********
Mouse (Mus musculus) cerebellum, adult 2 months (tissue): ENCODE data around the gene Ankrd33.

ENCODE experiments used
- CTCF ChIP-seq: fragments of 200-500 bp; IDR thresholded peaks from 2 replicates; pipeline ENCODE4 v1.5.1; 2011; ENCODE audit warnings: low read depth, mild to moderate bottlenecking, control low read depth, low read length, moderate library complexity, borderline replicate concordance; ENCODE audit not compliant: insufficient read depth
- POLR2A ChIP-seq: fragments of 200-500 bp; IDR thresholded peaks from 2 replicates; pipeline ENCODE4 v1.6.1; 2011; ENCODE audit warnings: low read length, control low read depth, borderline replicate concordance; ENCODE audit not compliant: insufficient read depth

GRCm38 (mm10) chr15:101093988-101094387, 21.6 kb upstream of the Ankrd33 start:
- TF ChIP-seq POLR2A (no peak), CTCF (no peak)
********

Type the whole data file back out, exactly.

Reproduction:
Mouse (Mus musculus) cerebellum, adult 2 months (tissue): ENCODE data around the gene Ankrd33.

ENCODE experiments used
- CTCF ChIP-seq: fragments of 200-500 bp; IDR thresholded peaks from 2 replicates; pipeline ENCODE4 v1.5.1; 2011; ENCODE audit warnings: low read depth, mild to moderate bottlenecking, control low read depth, low read length, moderate library complexity, borderline replicate concordance; ENCODE audit not compliant: insufficient read depth
- POLR2A ChIP-seq: fragments of 200-500 bp; IDR thresholded peaks from 2 replicates; pipeline ENCODE4 v1.6.1; 2011; ENCODE audit warnings: low read length, control low read depth, borderline replicate concordance; ENCODE audit not compliant: insufficient read depth

GRCm38 (mm10) chr15:101093988-101094387, 21.6 kb upstream of the Ankrd33 start:
- TF ChIP-seq POLR2A (no peak), CTCF (no peak)